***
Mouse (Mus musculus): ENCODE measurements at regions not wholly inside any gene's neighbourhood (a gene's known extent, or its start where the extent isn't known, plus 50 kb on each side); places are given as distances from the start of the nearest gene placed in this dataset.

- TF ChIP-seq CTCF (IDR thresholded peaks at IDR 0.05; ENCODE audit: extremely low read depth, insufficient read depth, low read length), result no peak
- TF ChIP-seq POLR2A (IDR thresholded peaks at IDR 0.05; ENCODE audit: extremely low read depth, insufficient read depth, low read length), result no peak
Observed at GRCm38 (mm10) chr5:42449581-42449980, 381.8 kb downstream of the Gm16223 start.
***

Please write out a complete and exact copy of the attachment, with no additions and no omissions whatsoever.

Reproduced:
Mouse (Mus musculus): ENCODE measurements at regions not wholly inside any gene's neighbourhood (a gene's known extent, or its start where the extent isn't known, plus 50 kb on each side); places are given as distances from the start of the nearest gene placed in this dataset.

- TF ChIP-seq CTCF (IDR thresholded peaks at IDR 0.05; ENCODE audit: extremely low read depth, insufficient read depth, low read length), result no peak
- TF ChIP-seq POLR2A (IDR thresholded peaks at IDR 0.05; ENCODE audit: extremely low read depth, insufficient read depth, low read length), result no peak
Observed at GRCm38 (mm10) chr5:42449581-42449980, 381.8 kb downstream of the Gm16223 start.